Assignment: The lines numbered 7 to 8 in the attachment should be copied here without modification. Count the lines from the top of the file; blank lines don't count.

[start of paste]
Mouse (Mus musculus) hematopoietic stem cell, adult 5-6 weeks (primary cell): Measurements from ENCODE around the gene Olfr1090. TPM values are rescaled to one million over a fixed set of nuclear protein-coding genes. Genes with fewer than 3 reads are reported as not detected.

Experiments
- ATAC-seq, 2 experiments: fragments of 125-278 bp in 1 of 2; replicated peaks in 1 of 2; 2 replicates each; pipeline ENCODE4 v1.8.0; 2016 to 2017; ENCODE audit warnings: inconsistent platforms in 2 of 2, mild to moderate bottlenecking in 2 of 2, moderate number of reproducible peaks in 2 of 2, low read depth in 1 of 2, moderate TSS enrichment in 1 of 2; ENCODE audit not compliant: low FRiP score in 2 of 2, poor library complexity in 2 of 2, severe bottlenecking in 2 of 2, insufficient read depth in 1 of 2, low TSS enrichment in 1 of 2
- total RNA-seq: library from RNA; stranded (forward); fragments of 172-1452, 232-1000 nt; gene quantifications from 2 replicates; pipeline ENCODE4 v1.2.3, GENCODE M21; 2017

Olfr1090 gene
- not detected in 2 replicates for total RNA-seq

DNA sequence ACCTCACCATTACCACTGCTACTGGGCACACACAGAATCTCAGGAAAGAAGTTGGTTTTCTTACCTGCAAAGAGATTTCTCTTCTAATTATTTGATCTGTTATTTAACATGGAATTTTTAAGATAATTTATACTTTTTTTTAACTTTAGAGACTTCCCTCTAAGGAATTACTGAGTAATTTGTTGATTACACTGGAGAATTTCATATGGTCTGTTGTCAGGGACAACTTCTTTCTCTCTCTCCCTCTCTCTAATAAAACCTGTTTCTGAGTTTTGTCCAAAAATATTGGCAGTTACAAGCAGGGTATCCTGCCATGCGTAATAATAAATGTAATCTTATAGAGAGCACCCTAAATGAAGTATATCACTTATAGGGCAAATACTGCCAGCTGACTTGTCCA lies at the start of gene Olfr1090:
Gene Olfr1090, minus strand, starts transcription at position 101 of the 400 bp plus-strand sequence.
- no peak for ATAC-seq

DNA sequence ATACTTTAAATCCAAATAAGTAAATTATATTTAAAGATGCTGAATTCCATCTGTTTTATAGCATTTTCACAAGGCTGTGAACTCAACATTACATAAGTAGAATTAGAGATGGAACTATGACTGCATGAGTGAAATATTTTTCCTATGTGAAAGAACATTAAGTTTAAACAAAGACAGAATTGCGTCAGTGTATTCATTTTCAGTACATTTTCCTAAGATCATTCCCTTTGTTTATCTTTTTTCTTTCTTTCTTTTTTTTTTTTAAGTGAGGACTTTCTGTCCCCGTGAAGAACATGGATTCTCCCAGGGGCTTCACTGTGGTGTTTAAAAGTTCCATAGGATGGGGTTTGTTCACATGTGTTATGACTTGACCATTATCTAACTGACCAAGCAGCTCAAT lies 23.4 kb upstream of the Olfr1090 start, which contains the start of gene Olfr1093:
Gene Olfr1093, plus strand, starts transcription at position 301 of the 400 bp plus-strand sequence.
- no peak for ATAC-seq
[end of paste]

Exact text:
DNA sequence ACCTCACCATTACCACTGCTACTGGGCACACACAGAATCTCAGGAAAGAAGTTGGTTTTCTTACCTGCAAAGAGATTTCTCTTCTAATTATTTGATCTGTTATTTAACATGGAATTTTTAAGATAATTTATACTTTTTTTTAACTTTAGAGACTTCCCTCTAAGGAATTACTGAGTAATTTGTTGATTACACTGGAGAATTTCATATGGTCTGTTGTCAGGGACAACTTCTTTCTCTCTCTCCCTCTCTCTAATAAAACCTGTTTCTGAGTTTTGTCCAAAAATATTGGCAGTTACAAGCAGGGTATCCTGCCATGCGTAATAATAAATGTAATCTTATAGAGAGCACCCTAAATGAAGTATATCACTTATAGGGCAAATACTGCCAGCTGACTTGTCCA lies at the start of gene Olfr1090:
Gene Olfr1090, minus strand, starts transcription at position 101 of the 400 bp plus-strand sequence.